The proposed civil rehabilitation plan for creditors of Mt. Gox has now come to an end, what’s in store for them now?
Most cryptocurrency enthusiasts are familiar with the Mt Gox hack, which was one of the largest cryptocurrency hacks of 2014. The victims were stuck in a loop of drawn-out processes and delays after the Tokyo-based exchange was robbed of thousands of Bitcoin.
The Tokyo District Court issued a civil rehabilitation plan order in February 2021, allowing claimants to vote on it. The four-month process began on May 31st, and creditors were given the option of voting by mail or electronically.
As the voting period came to an end, Blockstream founder Adam Back urged claimants to vote. The matter was urgent because if more creditors failed to vote, the result would be automatically recorded as “no.”
LAST REMINDER if you got @mtgox’ed you really need to vote for the rehabilitation plan. missing votes count as NO (stupid I know). if they don’t get enough YES votes matching > 50% of claim value, you don’t get paid. VOTE NOW vote ends TOMORROW friday 8th https://t.co/XH5e8BtTnA— Adam Back (@adam3us) October 7, 2021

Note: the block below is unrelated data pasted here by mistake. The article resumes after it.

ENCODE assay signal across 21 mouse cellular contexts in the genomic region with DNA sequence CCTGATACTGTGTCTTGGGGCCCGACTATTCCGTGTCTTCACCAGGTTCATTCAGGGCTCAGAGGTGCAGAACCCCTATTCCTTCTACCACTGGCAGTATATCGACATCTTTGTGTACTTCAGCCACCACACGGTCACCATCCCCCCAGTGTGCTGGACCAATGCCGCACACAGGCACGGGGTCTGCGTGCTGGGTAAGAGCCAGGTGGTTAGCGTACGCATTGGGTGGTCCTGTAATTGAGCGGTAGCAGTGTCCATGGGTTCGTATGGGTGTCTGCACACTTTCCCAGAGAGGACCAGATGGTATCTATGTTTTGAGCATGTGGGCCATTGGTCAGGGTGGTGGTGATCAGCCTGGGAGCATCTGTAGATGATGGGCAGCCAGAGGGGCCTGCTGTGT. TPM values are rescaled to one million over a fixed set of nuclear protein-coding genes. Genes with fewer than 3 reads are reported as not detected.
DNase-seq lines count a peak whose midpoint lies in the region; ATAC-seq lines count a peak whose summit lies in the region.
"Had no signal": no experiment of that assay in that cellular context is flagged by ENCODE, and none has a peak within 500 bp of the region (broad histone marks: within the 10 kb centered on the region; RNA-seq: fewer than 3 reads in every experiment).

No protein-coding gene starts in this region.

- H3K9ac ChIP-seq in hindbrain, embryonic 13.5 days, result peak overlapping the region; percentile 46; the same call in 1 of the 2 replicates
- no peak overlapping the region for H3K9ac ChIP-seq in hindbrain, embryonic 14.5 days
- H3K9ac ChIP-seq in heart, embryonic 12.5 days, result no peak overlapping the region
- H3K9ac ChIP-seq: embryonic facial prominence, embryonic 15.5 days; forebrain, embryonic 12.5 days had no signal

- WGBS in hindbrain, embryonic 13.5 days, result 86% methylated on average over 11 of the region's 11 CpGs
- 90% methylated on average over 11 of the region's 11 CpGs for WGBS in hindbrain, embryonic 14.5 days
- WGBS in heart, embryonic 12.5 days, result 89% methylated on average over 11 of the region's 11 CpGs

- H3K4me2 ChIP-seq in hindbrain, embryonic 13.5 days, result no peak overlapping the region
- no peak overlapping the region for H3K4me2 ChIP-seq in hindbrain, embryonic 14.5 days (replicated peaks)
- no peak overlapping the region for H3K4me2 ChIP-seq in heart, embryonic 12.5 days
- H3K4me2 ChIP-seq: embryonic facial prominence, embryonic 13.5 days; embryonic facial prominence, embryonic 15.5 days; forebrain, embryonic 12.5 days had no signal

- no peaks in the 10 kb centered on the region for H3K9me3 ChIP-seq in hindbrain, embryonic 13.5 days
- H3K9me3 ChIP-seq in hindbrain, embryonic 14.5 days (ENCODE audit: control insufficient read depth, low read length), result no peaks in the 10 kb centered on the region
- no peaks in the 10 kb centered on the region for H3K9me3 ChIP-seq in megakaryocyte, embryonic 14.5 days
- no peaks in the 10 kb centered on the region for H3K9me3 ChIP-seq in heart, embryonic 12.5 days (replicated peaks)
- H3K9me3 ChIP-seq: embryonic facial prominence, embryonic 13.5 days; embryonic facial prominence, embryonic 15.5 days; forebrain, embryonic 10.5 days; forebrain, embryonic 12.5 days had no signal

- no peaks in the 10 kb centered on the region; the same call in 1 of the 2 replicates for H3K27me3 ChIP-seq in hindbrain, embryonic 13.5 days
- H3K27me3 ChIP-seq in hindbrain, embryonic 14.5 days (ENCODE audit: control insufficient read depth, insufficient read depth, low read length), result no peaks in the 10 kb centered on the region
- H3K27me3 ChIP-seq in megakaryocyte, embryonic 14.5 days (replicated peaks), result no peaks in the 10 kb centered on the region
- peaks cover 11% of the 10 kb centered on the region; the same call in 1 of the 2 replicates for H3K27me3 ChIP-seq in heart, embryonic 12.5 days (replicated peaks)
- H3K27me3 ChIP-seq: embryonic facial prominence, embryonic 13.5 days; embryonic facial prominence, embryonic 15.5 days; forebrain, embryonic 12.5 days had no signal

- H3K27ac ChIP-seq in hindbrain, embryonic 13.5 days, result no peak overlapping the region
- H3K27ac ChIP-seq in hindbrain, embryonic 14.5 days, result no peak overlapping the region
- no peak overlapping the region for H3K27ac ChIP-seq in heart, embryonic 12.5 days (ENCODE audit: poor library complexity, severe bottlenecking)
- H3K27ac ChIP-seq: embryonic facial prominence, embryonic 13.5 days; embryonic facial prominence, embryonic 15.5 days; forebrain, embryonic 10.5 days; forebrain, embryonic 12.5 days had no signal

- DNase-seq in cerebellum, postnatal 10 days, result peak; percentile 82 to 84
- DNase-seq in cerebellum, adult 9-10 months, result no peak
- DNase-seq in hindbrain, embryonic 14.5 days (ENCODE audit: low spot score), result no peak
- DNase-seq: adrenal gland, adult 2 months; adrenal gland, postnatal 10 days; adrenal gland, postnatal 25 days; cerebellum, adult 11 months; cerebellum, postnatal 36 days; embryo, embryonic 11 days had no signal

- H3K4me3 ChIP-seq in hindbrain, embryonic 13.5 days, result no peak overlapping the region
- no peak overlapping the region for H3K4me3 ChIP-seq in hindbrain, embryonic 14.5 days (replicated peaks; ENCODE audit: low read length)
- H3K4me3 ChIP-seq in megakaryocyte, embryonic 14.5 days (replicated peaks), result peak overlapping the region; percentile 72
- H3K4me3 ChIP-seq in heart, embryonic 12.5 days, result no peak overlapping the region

What’s the outcome now that the deadline has passed?
According to reports, a creditor’s group coordinator, MtGoxLegal, stated that the creditors had reached out to the Tokyo District court representative and the Trustee for assistance in determining whether or not the 50 percent threshold had been crossed, but that they had not received any such assistance.
According to the source,
“If we had been able to get an update, say, after half of the voting period had passed, and that update indicated that the participation rate in the vote was worryingly low, then we could have tried to fundraise and allocate those funds to bring more attention to the issue.”
The creditors are concerned that if the proposal is not accepted, the process would revert to Mt. Gox bankruptcy, which CEO Mark Karpeles has already filed for.
The coordinator went on to say,
“It’s such a huge difference between what creditors receive under the civil rehabilitation plan, and what creditors would receive if we reverted to bankruptcy, so it’s difficult to see anyone voting against.”
The procedure has taken a long time, and the creditors have become increasingly frustrated as time has gone.